In classic Bill Sizemore fashion, the infamous initiative profiteer (and racketeer) was in court yesterday, using every argument under the sun to beat his tax evasion rap. The judge saw through his antics and denied his motions to have the case dismissed.
Yesterday’s court appearance was a pretrial motion hearing—basically, a preview of Sizemore’s criminal trial, which is scheduled to begin on August 9. He’s under indictment for failing to file taxes for multiple years while he was raking in hundreds of thousands of dollars and hiding it in a series of sham charities.
At the hearing, Sizemore tried a number of tactics. Despite having already admitted that he didn’t file the tax returns, Sizemore claimed that the case was part of a vast conspiracy against him, using the court’s time to rant about 15 years of self-perceived martyrdom. The judge’s response: “The evidence is not there.”
From the Salem Statesman Journal:
Sizemore also argued that his failure to file returns was a “choice of evils,” preferable to possible indictment for filing false information about his income that could be seized on by two teacher unions, which prevailed in a 2002 racketeering judgment against Sizemore-led groups in Multnomah County Circuit Court.
Burton ruled there was no evidence Sizemore attempted to seek help on his returns from the Oregon Department of Revenue or file for an available tax amnesty, which expired about 10 days before his 2009 indictments. She also declined to suppress statements arising from later proceedings on the 2002 judgment, including his comment that he failed to file tax returns.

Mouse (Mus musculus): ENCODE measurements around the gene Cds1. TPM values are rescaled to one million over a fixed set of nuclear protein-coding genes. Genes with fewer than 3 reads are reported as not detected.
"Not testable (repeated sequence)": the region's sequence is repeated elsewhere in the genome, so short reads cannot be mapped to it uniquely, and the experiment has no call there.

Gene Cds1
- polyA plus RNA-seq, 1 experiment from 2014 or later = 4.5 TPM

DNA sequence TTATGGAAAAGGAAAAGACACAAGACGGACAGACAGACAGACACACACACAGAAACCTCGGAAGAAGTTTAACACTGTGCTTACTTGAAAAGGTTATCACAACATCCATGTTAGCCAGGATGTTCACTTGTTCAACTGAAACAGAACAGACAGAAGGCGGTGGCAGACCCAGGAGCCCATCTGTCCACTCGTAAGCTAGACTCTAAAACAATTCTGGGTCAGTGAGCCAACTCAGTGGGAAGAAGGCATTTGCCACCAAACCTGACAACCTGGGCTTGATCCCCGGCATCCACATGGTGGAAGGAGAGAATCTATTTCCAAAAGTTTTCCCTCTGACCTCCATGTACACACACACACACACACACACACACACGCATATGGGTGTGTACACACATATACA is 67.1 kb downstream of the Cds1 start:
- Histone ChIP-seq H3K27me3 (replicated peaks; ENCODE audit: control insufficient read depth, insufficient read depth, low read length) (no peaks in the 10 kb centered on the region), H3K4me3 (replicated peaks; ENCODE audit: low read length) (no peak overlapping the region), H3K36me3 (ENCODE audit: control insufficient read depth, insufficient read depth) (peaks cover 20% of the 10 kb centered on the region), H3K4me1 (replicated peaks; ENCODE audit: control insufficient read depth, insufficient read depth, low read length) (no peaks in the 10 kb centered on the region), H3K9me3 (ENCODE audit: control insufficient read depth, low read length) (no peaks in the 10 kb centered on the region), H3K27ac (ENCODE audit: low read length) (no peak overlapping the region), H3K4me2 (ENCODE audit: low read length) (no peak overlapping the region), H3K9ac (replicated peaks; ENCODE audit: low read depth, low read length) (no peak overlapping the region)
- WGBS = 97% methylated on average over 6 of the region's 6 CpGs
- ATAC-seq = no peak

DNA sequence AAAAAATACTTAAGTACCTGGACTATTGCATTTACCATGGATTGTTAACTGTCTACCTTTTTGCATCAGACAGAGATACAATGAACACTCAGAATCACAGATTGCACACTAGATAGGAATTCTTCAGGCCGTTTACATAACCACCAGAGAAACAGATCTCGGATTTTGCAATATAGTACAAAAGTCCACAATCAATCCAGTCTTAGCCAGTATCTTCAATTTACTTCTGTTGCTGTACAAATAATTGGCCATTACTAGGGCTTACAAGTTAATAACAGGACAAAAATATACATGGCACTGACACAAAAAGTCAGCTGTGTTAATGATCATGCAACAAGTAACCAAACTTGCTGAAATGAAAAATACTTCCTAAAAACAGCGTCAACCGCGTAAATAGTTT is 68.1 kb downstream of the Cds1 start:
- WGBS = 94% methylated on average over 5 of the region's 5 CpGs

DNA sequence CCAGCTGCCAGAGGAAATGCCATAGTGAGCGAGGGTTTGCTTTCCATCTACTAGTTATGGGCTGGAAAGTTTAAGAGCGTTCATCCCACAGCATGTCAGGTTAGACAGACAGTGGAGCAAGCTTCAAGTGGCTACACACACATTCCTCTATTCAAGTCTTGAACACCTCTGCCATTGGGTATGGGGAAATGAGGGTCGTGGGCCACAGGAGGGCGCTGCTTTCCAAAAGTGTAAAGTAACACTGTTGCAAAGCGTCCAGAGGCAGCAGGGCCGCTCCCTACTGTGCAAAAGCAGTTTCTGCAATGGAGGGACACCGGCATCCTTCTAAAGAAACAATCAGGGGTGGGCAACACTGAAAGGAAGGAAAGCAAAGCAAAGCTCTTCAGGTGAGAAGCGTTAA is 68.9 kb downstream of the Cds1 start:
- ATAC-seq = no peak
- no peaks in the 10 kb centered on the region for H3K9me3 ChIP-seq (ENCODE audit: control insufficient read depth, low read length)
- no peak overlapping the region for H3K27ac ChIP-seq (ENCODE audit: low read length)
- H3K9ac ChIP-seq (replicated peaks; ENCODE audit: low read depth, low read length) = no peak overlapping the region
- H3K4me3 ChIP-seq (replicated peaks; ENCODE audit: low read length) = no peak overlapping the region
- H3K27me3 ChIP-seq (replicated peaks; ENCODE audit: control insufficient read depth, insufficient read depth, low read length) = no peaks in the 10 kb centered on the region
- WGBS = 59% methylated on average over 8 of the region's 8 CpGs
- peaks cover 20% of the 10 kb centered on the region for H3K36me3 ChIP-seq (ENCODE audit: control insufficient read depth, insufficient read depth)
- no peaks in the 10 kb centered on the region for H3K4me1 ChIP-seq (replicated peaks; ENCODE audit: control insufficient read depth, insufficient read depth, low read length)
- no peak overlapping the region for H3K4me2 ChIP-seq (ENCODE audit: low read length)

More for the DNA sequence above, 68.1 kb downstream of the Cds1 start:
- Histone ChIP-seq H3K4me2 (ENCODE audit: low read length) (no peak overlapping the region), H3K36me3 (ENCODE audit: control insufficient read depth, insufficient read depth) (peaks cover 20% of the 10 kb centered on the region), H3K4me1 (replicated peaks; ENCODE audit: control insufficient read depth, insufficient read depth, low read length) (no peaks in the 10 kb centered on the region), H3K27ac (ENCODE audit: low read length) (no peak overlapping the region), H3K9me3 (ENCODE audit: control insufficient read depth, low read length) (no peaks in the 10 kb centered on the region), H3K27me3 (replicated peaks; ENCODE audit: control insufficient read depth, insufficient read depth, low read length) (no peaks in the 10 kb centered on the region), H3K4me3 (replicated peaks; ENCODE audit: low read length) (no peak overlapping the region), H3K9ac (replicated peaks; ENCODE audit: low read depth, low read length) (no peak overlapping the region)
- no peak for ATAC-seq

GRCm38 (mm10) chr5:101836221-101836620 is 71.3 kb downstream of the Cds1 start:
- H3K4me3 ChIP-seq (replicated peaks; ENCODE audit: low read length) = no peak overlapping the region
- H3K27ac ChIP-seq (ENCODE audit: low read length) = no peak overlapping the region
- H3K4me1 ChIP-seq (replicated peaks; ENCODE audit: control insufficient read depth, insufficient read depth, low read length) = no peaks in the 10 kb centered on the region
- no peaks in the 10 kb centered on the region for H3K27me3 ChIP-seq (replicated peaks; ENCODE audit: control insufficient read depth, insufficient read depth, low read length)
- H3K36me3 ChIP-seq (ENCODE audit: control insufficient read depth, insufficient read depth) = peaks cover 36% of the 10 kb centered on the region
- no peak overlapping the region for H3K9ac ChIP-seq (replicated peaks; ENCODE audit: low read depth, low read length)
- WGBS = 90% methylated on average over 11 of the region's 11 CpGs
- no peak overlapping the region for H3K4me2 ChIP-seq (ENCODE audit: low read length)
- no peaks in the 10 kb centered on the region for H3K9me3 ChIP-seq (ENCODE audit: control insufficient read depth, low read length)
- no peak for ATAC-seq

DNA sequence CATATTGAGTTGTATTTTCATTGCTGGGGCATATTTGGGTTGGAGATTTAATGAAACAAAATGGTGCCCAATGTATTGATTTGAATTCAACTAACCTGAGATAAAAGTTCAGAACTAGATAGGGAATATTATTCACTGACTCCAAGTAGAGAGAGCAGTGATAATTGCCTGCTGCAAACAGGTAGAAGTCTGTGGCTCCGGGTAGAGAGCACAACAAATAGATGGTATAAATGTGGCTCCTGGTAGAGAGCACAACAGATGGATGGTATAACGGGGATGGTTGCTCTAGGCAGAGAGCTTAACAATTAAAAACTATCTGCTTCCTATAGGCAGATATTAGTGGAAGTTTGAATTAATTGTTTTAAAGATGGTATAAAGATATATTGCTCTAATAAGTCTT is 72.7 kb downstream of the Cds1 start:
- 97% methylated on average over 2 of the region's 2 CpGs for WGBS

Finally, he claimed that his income was just too complicated to be able to file an accurate tax return. The judge still has to rule on this motion, but the facts seem clear: Sizemore’s income is only complicated because Sizemore himself set up such an elaborate shell game of sham charities and for-profit corporations as a way of hiding his political and personal funds. The Oregonian has a good rundown of this scam here: http://www.oregonlive.com/news/index.ssf/2008/10/oregon_tax_activists_spending.html
The bottom line: Sizemore’s unwillingness to follow the law—whether election law or tax law—is the fault of Bill Sizemore and Bill Sizemore alone.
The criminal trial begins August 9. Sizemore faces five years in prison and a fine of $125,000 for each year that he failed to file a tax return. He could also owe as much as 100% of the taxes he was originally supposed to pay, plus interest.